Director: Alejandro Landes
Writers: Alejandro Landes, Alexis dos Santos
Cast: Sofia Buenaventura, Moises Arias, Julianne Nicholson, Laura Castrillón, Karen Quintero, Julian Giraldo
Producers: Fernando Epstein, Alejandro Landes, Cristina Landes, Santiago A. Zapata
Music: Mica Levi
Cinematography: Jasper Wolf
Editors: Ted Guard, Yorgos Mavropsaridis, Santiago Otheguy
Cert: 15 TBC
Running time: 102mins
What’s the story: In the South American mountains, a squad of child soldiers kill time while holding an American engineer hostage.
What’s the verdict: A journey into the wild hearts of child soldiers, Alejandro Landes’ third feature in twelve years is riveting, frustrating, hallucinogenic and astonishing.
Conceived as a loose remake of Lord of the Flies, this also echoes Apocalypse Now and Werner Herzog’s Rescue Dawn, plus the documentary style of Ken Loach or Alan Clarke (Landes’ first film, Cocalero, was itself a documentary).
Those who know their Spanish know ‘monos’ is a difficult word to pin down. Amongst other definitions, it could mean monkeys, male toy figurines or cute things. At one time or another, all three describe the teenagers living in the mountains high above an unnamed South American country.
As part of “The Organisation” their mission is to guard a hostage, an American engineer known only as Doctora (Nicholson). The squad is also entrusted with a cow from a local village that they can use for milk, but are warned by a stern commander cannot be harmed.
Landes and co-writer dos Santos give the first half of the movie over to the teens hanging out in the desolate, damp mountain top. They fire their guns, braid Doctora’s hair, trip on mushrooms. They all go by noms de guerre.
Violence is always close by. A celebration when Lady (Quintero) and Wolf (Giraldo) marry becomes an uneasy firelit bacchanal. Birthday bumps take the form of a belt-whipping in which everyone has a turn.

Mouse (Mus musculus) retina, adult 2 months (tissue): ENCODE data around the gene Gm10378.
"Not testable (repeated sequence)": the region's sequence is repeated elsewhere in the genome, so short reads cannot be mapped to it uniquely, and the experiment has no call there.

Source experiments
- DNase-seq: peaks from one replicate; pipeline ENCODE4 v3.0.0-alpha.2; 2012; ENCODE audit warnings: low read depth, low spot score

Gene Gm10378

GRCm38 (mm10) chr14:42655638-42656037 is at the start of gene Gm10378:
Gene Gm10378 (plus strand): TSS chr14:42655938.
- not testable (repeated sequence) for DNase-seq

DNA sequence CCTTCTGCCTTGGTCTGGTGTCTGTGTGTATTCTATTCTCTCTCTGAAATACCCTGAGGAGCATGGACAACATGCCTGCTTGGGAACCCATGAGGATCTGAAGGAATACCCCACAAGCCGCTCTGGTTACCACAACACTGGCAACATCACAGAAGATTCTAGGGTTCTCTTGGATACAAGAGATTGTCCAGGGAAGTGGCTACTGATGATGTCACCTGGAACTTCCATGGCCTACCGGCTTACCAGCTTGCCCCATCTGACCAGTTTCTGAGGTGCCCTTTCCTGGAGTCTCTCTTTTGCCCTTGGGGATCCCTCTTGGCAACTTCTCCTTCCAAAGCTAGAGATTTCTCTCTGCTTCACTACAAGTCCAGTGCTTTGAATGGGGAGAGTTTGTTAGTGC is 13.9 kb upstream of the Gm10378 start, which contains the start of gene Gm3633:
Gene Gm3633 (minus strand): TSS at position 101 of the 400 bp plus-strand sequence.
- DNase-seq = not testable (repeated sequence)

A hive mind begins to form and going against consensus carries a suggestion of reprisals. Even when a tragic accident befalls the group.
Patience is required for this first half. Landes embeds the audience with the young soldiers and records the power structures slowly beginning to form. After a midway attack on their base by government forces, the action relocates to the jungle and the pace quickens. Dominant personalities take charge, led by Arias’ formidable Bigfoot.
And as the feverish jungle atmosphere (magnificently captured by cinematographer Jasper Wolf) replaces the stark mountain chilliness, the call of the truly wild seduces the group. Bar the Doctora and the placid, ironically named Rambo (Buenaventura), which marks them as trouble.
Audacious and exhilarating yet tempered by Landes and dos Santos’ anger at the true events that inspired their movie, Monos is another example of the advantages of location shooting. Monos grounds its surreal tale by throwing the cast deep into the South American landscape, caking them in mud, soaking them in river water and hurling them into rapids.
The tragedy of these kids’ corruption is caught in smaller moments. During a shelling, Swede (Olivia Cooke-alike Castrillón) confides in Doctora that her dream was to be a TV dancer. When Swede and others trip on mushrooms Mica Levi’s typically brilliant score underlines their innocence.
Some audiences won’t make it past the first half. Those that stay the course will emerge dazed but dazzled by what Landes and co. have accomplished.